This program is, in our opinion, unique in the world. He is the future for hundreds of thousands of people without access to medical care. It is undoubtedly the first time local health professionals, collaborating with two NGOs (Fair Future and Kawan Baik foundations), train people without medical training to care for injury or illness victims.
And it didn’t take long to get results: The communication group on WhatsApp© that we created to provide help and advice to cases encountered in the villages proved to us the incredible effectiveness of this program.
We wish you a beautiful day wherever you are. Remember to take care of yourself and everyone you love. It is the most important. Alex Wettstein – Fair Future Foundation – 16.01.2023, Rumah Kambera.
Photos were taken on December 2022 | Location: Sumba Timur, NTT Charis Foundation School
Training in primary medical care was a considerable success, with more than 60 teachers present to learn how to save lives in their villages.
The purpose of this program is to save lives. Provide a complete emergency pharmacy for each rural school and theoretical and practical training for each teacher. All are accompanied by the support of original publications – playful and educational – so that children understand the importance of taking care of themselves.
Why is this program for access to primary medical care for children implemented?
Residents of rural villages do not have access to primary care, and most medical centres are often several hours’ walk away. The harshness of life here means that all are often injured, but nothing is available to heal – no doctor, knowledge, medical equipment and, of course, no antiseptic or medicine. These injuries can lead to the death of a child or an adult if they get worse. We must therefore act quickly. Fair Future has for years enabled schools and families in ultra-rural communities to take action in the event of an accident.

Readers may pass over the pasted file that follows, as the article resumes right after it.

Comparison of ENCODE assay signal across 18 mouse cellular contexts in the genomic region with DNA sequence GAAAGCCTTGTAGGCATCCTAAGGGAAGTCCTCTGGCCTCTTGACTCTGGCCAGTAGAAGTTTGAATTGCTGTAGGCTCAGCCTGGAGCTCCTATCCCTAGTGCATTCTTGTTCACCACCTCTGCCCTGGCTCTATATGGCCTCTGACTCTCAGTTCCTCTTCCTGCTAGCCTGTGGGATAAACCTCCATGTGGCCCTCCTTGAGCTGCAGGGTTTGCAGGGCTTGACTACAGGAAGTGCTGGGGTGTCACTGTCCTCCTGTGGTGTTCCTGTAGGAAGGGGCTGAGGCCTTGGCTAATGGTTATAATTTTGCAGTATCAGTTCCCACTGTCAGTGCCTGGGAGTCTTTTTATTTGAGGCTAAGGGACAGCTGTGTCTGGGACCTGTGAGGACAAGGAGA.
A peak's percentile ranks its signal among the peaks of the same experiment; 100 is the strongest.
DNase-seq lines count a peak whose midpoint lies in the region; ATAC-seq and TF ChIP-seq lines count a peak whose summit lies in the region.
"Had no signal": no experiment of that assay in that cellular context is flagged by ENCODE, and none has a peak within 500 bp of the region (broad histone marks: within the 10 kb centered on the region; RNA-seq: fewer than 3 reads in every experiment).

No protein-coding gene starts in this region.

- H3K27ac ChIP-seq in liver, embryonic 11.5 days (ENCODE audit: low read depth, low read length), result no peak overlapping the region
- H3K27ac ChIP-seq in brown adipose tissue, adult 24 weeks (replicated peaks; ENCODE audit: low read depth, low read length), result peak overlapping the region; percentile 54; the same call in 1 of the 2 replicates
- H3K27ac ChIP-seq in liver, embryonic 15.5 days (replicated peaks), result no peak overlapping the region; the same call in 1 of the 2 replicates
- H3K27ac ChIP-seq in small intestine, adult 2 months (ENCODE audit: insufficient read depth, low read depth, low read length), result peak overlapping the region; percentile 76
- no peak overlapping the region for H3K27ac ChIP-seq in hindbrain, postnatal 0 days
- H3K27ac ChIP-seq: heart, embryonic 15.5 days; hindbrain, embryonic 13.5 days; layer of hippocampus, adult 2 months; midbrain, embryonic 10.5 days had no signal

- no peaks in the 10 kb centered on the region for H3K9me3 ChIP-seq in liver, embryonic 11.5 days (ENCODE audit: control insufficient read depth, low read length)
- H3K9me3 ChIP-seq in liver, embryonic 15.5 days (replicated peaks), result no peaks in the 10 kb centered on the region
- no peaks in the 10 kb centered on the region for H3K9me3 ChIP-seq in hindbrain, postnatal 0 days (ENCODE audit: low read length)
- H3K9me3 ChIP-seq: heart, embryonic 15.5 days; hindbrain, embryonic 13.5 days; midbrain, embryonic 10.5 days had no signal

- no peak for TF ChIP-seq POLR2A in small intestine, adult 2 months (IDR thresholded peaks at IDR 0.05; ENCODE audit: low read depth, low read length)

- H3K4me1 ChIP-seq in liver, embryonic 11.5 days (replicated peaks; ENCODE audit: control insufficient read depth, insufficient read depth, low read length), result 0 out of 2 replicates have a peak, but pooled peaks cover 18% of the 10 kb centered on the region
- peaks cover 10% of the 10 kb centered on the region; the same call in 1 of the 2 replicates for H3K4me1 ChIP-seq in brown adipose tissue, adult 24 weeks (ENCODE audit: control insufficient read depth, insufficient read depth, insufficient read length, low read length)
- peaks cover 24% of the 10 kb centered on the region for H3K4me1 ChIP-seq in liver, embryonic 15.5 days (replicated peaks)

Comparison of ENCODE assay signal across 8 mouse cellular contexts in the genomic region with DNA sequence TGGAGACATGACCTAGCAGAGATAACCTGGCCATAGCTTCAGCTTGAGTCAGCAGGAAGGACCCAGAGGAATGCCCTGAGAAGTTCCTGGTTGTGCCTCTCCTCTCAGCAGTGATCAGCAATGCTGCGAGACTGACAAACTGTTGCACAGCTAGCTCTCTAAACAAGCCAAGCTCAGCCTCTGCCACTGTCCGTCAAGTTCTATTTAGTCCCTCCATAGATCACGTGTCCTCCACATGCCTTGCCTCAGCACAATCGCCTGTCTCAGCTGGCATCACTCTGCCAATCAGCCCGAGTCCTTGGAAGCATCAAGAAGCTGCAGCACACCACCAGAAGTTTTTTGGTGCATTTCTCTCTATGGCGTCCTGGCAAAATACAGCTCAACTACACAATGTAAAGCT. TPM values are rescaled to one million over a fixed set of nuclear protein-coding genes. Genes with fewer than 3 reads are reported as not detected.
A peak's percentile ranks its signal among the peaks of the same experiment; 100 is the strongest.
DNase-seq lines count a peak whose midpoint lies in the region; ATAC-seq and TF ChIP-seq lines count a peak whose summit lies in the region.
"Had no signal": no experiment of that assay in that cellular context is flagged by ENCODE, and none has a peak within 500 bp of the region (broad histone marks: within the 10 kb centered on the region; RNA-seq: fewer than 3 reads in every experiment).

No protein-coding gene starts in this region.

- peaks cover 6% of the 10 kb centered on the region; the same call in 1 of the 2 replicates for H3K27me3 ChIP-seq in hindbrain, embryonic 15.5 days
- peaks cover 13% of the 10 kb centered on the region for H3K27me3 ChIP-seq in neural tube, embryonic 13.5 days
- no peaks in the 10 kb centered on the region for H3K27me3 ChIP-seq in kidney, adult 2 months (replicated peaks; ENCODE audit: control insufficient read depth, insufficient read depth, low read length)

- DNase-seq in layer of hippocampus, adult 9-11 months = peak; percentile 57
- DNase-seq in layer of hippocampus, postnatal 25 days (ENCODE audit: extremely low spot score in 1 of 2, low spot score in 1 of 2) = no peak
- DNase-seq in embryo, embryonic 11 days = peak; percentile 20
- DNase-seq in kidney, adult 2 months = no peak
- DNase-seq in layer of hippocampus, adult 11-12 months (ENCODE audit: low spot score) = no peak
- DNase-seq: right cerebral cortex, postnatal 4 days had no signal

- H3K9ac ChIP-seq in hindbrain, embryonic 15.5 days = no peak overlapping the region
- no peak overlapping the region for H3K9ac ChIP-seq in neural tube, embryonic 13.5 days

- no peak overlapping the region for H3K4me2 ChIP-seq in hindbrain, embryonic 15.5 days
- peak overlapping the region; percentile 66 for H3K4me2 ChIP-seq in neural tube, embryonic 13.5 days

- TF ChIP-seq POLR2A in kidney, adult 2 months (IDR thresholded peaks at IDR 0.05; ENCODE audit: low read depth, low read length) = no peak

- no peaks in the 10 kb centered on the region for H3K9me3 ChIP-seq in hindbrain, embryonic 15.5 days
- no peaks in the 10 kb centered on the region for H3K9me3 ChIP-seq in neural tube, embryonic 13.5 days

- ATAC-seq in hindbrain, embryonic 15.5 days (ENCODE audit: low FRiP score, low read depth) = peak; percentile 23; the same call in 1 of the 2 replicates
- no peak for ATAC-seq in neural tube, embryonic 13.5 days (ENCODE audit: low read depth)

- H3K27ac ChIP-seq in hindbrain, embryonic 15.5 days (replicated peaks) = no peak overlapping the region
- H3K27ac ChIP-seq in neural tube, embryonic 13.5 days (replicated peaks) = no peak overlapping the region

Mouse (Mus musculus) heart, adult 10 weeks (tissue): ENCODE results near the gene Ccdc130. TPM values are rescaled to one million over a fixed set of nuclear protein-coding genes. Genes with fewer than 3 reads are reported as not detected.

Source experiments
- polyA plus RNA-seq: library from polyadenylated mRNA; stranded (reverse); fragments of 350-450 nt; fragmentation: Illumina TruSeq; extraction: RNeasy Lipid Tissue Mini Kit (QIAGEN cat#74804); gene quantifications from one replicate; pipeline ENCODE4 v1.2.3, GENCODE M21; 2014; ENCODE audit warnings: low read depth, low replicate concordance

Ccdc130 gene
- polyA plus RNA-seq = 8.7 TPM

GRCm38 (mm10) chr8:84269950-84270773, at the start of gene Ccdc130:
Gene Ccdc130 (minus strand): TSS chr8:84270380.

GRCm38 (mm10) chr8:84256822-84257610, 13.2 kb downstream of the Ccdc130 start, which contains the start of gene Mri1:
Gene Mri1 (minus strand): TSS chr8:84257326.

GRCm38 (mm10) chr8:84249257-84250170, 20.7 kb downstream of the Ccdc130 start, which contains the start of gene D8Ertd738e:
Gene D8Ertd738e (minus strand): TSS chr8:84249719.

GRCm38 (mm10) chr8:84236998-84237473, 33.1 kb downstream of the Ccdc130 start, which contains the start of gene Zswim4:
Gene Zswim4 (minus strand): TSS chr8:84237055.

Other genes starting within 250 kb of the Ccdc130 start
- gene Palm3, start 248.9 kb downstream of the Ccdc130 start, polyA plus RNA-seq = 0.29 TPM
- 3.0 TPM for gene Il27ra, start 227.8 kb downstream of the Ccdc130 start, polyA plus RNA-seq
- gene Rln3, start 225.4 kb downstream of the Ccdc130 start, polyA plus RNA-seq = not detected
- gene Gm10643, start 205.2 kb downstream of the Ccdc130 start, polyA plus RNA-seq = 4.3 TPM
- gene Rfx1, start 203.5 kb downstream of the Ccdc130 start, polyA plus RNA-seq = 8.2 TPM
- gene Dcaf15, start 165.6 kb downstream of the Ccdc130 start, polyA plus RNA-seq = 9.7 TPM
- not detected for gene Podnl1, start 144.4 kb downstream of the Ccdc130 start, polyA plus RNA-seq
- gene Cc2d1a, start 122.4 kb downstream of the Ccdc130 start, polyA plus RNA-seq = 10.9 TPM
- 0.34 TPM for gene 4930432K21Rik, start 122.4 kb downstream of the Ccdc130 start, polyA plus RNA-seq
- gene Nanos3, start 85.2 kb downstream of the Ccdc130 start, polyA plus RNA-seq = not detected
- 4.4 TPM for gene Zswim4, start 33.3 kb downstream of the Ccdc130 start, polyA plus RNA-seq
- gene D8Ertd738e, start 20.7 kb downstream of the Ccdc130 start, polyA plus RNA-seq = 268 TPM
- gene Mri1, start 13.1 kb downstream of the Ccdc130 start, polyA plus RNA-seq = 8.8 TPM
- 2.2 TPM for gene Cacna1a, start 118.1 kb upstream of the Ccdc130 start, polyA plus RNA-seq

Thes few days of very intense training were an opportunity to present the book we produced for schoolchildren in rural areas of eastern Indonesia. His name, “Kawan Sehat” (read the post about this book here), means healthy friend. It is a book of more than twenty pages illustrated with drawings so that the children of these regions can become aware of the reality of things and adapt their behaviour and daily life simply according to the images represented in the more than twenty panels which make up this publication.
It was also an opportunity to distribute huge boxes containing first aid medical equipment and essential drugs to all school teachers in these ultra-rural regions of eastern Indonesia. It was a wonder for all of them to be entrusted with this responsibility, which suddenly materialized in the form of this first aid box, which is now theirs. They are now responsible for it and for everything that goes with it, i.e. taking care of their first patients.
One aspect that we had not taken into account before the start of these days of theoretical and practical training is related to the fact that 95% of the participants are women. Therefore, this new responsibility we entrusted them is significant recognition and trust. It is now a means of empowering women in these regions. Because they are the ones who today, and perhaps for the first time in the world, are genuinely responsible for providing first aid in their communities. It is something essential and rewarding for them. We feel it very strongly here on the sites.